There are lots of administrators involved in creating these keys. They can read and copy private keys stored on that account. Some keys are short -- you could write them on the back of your hand.

There's a cost for creating keys. At one business, 200 administrators were spending 10 percent of their time doing this. Another company had a 15-person dedicated team set up for security administration. If you estimate what's the cost of doing that kind of work per year, it amounts to something near the $2 to $3 million range for these companies. That's easily paid back through software.

It helps people justify doing something.

The problem exists in every Fortune 500 company. Every one of them has Linux and Unix servers. It's also mainframes. There are routers that use SSH underneath for management. This applies to the largest cloud services providers. More than half of the world's websites run on Apache, which runs on Linux or BSD, typically, and those machines are typically managed using SSH.

ZDNet: Are they listening?

TY: If we talk to the right people, they almost always recognize that they probably have the problem. They almost always never realize the scope of the problem. There's a lot of educating that has to be done.

I believe that most public companies in the U.S. are out of compliance with Sarbanes-Oxley [The U.S. law that tightened regulation on the accuracy of corporate finances. --Ed.]  because they're not properly controlling who accesses what, and they're not properly terminating access when an employee leaves, and they're not properly auditing those keys.

We have customer cases starting with 20 servers. There's a substantial service component in the process. We need to engage other consulting companies and educate internal IT departments so that they would be able to do this.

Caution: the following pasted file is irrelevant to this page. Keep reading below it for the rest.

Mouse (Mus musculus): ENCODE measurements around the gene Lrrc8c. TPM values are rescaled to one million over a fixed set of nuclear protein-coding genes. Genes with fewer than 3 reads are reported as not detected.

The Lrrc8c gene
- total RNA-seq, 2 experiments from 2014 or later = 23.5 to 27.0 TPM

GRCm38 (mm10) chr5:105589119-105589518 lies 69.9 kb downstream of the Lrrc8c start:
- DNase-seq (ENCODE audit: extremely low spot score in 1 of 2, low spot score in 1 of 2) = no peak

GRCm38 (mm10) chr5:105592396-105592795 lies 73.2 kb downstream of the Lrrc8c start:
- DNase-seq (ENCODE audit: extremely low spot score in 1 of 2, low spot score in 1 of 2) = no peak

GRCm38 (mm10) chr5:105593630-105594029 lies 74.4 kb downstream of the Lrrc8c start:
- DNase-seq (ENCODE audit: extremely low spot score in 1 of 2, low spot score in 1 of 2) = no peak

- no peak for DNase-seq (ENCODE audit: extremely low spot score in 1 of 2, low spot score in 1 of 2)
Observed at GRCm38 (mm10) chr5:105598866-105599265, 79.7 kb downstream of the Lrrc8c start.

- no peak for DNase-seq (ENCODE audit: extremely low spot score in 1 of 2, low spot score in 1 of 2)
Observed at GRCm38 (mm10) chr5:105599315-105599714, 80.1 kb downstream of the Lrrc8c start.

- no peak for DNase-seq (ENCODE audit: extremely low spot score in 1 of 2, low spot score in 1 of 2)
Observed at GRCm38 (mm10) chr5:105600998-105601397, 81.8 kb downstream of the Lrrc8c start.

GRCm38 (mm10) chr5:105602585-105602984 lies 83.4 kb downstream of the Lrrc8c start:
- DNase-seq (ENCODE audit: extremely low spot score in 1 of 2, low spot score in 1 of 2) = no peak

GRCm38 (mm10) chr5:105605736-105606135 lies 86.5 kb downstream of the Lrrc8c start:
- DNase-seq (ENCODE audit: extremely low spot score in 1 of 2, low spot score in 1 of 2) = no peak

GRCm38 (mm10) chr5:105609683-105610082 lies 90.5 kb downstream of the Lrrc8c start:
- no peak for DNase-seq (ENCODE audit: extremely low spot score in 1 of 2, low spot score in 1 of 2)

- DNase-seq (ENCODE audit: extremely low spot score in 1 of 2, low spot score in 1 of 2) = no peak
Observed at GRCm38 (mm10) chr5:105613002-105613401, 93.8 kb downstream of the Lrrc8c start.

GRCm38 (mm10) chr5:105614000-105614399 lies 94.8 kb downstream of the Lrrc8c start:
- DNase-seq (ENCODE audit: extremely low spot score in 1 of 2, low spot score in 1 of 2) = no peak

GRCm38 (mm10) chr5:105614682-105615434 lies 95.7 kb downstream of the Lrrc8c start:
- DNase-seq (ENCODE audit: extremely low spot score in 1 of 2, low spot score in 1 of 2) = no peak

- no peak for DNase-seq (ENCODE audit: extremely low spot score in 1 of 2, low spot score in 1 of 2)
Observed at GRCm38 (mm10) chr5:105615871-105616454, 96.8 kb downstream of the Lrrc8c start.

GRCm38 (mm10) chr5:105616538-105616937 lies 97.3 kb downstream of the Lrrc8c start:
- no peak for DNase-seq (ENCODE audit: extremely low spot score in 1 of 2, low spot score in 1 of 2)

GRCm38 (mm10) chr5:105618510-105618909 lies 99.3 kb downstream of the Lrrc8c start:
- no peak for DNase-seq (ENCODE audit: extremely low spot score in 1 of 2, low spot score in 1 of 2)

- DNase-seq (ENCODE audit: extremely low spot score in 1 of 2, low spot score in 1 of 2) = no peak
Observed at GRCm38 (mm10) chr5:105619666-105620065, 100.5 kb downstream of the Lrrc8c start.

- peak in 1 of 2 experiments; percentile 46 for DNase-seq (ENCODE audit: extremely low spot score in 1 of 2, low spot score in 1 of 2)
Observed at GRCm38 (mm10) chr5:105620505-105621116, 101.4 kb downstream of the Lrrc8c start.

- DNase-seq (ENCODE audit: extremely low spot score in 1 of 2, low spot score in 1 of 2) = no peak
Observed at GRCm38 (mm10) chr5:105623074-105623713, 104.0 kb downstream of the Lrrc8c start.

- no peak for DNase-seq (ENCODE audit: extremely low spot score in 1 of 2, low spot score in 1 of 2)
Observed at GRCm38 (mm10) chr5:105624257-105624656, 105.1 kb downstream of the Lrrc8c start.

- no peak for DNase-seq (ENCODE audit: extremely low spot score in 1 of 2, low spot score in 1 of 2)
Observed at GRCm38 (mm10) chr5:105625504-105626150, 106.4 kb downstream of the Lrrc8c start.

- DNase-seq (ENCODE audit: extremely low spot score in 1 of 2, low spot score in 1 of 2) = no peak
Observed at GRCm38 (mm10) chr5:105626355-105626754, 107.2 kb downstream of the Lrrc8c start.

The problem is so large that it goes into how auditing guidelines are implemented. Auditors don't know that SSH keys exist.

It's a challenging problem. For us, it helps that we have so many large customers using SSH commercially -- more than half of the 10 largest U.S. banks and seven of the global 10 companies use our commercial SSH clients and servers. We can talk to them about what the real issues are.

ZDNet: In my recent experience, the attitude toward cybersecurity has veered toward, "It's not a matter of if you're hacked, but when." Do you find that corporate executives are thinking differently about security?

TY: The boundaries of organizations have become so complex. Multiple sites. People working from home using mobile devices. Bringing their personal laptops to the office.

You won't be able to control everything. You must have multiple lines of defense. You can't allow another server to be compromised because one person broke into a server. IT infrastructure is becoming an amoeba tied into all sorts of partners. The protocols of that have become so complex. Javascript, Flash, even PDFs have become extremely complex documents. Even in-house, the protocols...it's pretty complex semantics. The more complexity you have, the more potential exposure you have. The more code, the bigger the server, the more holes.

The approach we've developed with customers is discovering the keys in the environment -- itself pretty tricky to do properly -- and tracking the environment -- that is, which keys can be used -- so that we'll know which keys are never removed. When we want to remove the keys to the root -- ordinary users can't create keys for other users, which especially applies to automated processes -- we automate the management of keys, eliminating 15 or 20 man-years in the organization, giving them very substantial cost savings. Then we start rotating the keys so that every key gets changed every one or three months.

You get cost savings. You reduce the number of admins. You get operational efficiency savings. The goal is to minimize the risk.